He didn’t think of it that way after a motorcycle accident 30 years ago left him without sight in his left eye and the loss of hearing in his left ear as well as without his bottom row of teeth which are all implants. He also didn’t realize how precious it was after his appendix ruptured a few years back and still didn’t quite get the value of his heart attack 15 years ago.

Today he says he does.

“I have a new outlook on life. My life right now is committed to God. When God has given you grace so many times, then you have to heed and you have to obey,” he said.

To gain this new lease on life, Watkins said his new heart cost him approximately $1.8 million to date, inclusive of insurance and out-of-pocket payments. His bills were so staggering, his medical insurance was exhausted as far as coverage for his heart.

And his monthly medical bills are astounding. Just one in the arsenal of medications he takes costs $4,000 a month and that doesn’t take into account other medications — rejection pills and insulin which he had to take daily to counteract the effects of the medications he takes on his sugar levels.

Having to have a heart transplant meant Watkins had to be subjected to a battery of tests before he was eligible to receive a heart. A heavy smoker for years, he said he was more afraid of the results he was to receive for his lungs and a possible cancer diagnosis. He was shocked to learn his lungs were in good shape.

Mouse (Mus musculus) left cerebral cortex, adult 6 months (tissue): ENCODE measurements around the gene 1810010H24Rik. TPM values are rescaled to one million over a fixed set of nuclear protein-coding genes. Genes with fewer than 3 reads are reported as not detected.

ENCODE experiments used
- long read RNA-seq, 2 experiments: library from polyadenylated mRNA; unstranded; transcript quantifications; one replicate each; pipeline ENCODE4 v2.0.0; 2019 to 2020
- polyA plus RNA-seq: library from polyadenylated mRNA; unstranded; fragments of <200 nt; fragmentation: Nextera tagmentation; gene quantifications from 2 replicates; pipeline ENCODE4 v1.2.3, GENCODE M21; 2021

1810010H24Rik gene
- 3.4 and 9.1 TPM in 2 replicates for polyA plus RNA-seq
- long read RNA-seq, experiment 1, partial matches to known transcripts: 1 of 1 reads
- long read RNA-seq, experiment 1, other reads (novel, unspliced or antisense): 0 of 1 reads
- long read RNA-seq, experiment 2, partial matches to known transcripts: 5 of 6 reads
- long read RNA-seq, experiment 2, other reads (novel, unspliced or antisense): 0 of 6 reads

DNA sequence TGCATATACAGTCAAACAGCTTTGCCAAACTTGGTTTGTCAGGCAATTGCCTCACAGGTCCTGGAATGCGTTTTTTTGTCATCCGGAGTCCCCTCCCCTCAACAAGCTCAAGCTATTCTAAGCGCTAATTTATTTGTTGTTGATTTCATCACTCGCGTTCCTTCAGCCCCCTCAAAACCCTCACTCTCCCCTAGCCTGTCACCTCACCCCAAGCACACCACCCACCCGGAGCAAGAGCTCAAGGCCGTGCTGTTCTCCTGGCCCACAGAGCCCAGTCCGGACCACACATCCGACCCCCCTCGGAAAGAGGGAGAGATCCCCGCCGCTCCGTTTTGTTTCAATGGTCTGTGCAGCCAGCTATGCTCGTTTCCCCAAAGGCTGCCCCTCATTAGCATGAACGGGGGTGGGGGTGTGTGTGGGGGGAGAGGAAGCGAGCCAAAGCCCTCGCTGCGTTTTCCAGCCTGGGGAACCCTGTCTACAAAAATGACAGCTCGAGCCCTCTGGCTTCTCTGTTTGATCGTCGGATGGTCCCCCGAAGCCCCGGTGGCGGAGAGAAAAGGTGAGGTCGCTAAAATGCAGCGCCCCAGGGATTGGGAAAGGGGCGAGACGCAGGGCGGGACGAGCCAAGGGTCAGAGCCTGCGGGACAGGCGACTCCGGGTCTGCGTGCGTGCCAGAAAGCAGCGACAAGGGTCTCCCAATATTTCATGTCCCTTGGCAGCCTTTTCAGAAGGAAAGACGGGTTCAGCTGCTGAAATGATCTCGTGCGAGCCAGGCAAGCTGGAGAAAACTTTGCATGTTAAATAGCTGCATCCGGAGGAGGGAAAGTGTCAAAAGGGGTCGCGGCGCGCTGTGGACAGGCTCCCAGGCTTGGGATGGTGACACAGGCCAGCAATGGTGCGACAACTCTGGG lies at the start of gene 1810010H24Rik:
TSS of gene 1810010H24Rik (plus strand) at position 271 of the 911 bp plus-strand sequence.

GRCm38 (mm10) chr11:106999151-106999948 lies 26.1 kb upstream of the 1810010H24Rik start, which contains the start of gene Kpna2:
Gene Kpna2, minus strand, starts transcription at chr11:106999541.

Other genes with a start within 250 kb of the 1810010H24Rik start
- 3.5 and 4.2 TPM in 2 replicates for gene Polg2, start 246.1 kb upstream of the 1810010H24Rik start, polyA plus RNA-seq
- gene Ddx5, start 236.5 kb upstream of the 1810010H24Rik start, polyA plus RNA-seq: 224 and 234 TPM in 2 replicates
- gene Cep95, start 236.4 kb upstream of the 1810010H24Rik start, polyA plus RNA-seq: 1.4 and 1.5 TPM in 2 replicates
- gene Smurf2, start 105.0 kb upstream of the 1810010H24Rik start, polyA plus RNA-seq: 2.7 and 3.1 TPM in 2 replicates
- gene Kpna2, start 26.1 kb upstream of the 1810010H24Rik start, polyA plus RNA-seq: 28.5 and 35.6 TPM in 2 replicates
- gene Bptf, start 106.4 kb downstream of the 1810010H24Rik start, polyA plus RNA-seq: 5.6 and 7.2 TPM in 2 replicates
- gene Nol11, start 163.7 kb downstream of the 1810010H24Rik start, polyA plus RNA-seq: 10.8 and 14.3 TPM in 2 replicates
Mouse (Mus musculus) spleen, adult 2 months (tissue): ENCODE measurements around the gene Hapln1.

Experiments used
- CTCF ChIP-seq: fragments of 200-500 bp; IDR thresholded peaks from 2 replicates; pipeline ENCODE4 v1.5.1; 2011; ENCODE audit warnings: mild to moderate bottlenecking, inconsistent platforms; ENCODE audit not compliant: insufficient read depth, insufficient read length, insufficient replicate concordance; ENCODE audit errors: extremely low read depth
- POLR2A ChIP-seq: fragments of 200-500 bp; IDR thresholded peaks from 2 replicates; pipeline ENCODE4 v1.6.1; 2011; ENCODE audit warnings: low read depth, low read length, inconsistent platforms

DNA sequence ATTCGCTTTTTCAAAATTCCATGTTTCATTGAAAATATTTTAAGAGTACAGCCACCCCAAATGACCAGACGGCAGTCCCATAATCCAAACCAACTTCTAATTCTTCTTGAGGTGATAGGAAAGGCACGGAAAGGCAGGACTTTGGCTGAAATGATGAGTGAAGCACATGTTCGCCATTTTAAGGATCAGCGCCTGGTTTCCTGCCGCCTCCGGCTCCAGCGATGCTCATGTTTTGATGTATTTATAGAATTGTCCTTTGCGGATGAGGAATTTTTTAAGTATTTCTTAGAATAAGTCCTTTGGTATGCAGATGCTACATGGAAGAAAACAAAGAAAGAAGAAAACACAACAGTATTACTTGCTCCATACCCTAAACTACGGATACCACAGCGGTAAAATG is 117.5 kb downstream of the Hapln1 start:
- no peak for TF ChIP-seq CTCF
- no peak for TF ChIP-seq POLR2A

With his new, and relatively younger, heart he said his body is in good shape and his doctors have told him that he could live another 30 to 35 years.

He has changed his diet completely. He removed sugar and starches from his diet (rice, pastas and bread), and no longer consumes certain shellfish; and he doesn’t eat chicken or pork. His diet consists of turkey and if he has meat it’s organic beef or lamb. He also does not drink and he does not smoke, both of which he stopped doing after his heart attack.

“I try to live my life as clean and pure as possible,” said Watkins.

Prior to returning home from Florida, Watkins said he walked three to five miles a day, and when he took his bicycle out, he easily rode 15 to 20 miles.